Moving on to the next part of Kalashnikov correct nomenclature. We already discussed the AK and the AKM assault rifles and now it’s time to change calibers.

In late 1960s early 1970s the Soviet Defence Ministry received a number of captured M16 assault rifles. What came with them was the 5.56×45 ammunition. The Russian designers though sceptic about the performance of the NATO 5mm round quickly acknowledged its potential. Work had begun on creating a 5mm round that would surpass the .223 Rem / 5.56 NATO, while maintaining all it’s key advantages over a 7mm:
– reduced cartridge weigh which could allow a soldier to carry more ammunition and reduced storage space,
– reduced recoil providing better control of the weapon in rapid fire,
– greater lethality on soft targets,
– a significantly flatter flight pattern allowing for better accuracy and less adjustments to point of aim in regards to range.

Soon the 5.45×39 round was born and with it a new rifle to complete the package. Although the contest for the new rifle saw a number of very successful designs it was the name of its designer rather than the characteristics of the rifle that set the final score. Mikhail Kalashnikov submitted his AKM rifle re-chambered for the 5.45×39. The new rifle also included several cosmetic changes compared to the AKM and an addition of a flash hider/compensator.

round-comparisonThe new rifle was swiftly adopted by the Soviet Red Army and was given an official designation of AK-74 while the ammunition for the rifle received the M74 code. As with the AK and AKM rifles the AK-74 was introduced in two variants:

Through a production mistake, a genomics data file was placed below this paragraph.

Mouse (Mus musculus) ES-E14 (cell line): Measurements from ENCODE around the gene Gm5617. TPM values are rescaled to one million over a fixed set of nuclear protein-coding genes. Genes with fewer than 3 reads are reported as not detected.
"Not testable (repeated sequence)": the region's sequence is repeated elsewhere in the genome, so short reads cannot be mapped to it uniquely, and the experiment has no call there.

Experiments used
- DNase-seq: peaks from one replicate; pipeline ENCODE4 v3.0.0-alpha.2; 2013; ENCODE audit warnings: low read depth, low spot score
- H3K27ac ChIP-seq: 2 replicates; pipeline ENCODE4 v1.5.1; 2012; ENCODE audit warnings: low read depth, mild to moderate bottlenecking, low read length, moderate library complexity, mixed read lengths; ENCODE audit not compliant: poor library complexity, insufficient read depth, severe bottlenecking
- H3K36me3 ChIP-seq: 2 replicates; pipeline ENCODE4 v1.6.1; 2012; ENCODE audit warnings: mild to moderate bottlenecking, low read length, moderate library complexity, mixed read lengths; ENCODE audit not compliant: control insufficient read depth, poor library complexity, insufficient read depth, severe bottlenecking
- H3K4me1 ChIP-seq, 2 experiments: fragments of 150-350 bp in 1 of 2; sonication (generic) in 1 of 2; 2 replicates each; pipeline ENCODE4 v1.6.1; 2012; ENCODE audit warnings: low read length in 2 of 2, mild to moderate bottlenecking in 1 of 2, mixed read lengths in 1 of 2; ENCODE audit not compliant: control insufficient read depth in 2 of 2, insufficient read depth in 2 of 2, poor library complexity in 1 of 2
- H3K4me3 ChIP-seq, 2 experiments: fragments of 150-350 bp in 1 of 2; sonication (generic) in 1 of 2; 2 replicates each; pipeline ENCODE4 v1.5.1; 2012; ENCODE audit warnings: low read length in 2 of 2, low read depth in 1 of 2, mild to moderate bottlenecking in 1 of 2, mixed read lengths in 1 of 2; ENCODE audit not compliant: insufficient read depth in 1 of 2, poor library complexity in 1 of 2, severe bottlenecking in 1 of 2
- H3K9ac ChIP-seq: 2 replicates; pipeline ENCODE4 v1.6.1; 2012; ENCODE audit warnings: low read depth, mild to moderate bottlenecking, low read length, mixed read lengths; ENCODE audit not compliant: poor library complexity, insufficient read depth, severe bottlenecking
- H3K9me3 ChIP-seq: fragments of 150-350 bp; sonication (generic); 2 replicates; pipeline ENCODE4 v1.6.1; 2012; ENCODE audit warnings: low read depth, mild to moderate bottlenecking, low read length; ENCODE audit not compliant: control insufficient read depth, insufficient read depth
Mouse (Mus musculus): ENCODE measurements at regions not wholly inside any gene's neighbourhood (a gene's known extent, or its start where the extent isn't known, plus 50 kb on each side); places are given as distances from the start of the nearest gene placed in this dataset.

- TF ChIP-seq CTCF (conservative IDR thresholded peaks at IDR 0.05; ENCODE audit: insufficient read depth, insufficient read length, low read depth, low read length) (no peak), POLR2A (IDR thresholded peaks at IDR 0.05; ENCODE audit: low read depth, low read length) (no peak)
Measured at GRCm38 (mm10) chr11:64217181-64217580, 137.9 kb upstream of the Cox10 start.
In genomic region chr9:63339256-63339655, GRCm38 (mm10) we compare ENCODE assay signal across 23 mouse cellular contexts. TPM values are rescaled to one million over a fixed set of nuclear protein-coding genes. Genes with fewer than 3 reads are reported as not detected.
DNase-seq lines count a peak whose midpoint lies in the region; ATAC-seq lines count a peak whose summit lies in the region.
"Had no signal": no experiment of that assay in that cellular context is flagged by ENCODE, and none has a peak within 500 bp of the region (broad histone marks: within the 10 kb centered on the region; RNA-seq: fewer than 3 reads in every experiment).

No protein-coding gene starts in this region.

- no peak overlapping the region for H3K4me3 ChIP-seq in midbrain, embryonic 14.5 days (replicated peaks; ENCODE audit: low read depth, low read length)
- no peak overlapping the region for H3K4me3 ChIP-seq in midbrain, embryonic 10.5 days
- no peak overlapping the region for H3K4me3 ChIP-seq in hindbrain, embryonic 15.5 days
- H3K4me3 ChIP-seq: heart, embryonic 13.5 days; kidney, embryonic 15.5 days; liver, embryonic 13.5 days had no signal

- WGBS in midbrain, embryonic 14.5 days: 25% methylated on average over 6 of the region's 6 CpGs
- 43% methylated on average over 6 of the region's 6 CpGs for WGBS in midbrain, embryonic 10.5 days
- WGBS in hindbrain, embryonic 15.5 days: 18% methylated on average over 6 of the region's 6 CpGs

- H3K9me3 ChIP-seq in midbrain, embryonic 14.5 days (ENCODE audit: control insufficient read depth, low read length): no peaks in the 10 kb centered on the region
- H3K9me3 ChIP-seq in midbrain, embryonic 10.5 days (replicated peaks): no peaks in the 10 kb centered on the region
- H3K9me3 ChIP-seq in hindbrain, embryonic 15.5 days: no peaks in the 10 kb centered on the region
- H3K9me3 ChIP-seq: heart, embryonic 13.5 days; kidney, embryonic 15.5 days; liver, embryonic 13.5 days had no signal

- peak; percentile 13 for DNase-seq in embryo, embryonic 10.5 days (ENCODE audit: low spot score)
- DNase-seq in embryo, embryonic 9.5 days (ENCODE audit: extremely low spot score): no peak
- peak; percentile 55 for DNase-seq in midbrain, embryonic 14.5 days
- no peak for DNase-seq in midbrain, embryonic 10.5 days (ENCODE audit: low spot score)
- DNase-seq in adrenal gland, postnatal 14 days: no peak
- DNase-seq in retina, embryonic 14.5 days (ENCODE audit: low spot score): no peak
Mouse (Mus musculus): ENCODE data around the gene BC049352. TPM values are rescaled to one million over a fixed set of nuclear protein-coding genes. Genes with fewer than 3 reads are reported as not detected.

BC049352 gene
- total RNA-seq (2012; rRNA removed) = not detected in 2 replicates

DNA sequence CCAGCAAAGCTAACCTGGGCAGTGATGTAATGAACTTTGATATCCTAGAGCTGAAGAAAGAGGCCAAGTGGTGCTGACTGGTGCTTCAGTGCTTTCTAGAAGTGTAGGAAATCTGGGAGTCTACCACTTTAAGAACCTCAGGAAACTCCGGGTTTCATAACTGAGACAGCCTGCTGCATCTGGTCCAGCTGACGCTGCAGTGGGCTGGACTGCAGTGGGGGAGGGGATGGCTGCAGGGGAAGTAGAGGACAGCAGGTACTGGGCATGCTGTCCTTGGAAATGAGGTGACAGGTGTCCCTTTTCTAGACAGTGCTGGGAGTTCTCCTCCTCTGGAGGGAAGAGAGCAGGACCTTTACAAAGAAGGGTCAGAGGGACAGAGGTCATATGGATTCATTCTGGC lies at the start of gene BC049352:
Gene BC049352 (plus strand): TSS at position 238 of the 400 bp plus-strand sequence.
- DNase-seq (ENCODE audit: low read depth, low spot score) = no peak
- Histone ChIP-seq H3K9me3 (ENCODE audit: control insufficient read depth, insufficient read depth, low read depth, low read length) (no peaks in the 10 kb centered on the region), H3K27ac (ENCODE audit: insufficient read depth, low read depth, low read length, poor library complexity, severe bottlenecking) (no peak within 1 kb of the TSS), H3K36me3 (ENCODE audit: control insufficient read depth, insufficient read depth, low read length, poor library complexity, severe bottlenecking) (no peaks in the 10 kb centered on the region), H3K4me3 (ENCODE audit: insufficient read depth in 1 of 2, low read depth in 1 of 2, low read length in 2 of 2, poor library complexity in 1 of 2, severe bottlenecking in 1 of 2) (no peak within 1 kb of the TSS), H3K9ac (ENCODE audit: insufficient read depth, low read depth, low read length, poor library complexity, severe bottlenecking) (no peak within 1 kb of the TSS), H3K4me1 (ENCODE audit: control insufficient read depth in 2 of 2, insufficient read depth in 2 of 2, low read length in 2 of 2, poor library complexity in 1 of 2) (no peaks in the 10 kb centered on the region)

AK-74 – fixed wooden butt stock.

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AKS-74 – triangular stamped steel left side folding butt stock. This butt stock was superior to that of the AKS and AKMS which were under-folding what lead to a number of difficulties in operating the weapon.

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The rifle has gradually substituted the AK and AKM rifles as the primary issue weapon of Soviet troops. The beginning of the Soviet invasion of Aghanistan in 1979 created an increased need for these new weapons. It also led to the development of several “modernized versions of the AK-74”.

AKS-74U – Commonly known as the “Suchka”. This variant of the AK-74 featured a buttstock that of the AKS-74 and a barrel reduced to just 8″ in length. This weapon was primarily to be issued to tank crews and air personnel given the limited space for personal weapon storage in tanks, APC’s and aircraft. The weapon itself was a return to the concept of the AKSU rifle that never went into production as the 7.62×39 round significantly underperformed when fired out of an 8″ barrel. The Suchka’s were not especially favoured by their users as the short barrel made it extremely difficult to use such a weapon in vast open terrain of Afghanistan. The gun however received a second chance in the XXI century as its length has been recognised by various counter-terrorism units that are usually engaged in close quarters combat. There are versions of the rifle with or without a side optics mounting rail yet there is no special name to indicate the difference, they are both AKS-74U.

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AK-74N – This is a version of the AK-74 rifle with a side optics mounting rail. This was primarily used for night vision optics like the NSPU and NSP-3 but later magnification optics and colimator sights were also adopted.

ak-74N

AKS-74N – This is a version of the AKS-74 rifle with a side optics mounting rail.

In the late 1980’s a version of the AK-74 and AKS-74 with plum colour synthetic furniture was created but it does not have its own name as this was just a cosmetic change for production optimization.

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Although the AK and AKM are revered worldwide as the true and most stereotypic Kalashnikov assault rifles, it is actually the AK-74 and its variants that are most widespread personal firearms in the Russian Army.

In the later years development begun on a series of new firearms which led to the creation of the modern Kalashnikov assault rifle family also called the AK-100 series. This will be the topic of the next episode of Kalashnikov the correct nomenclature.

Sergei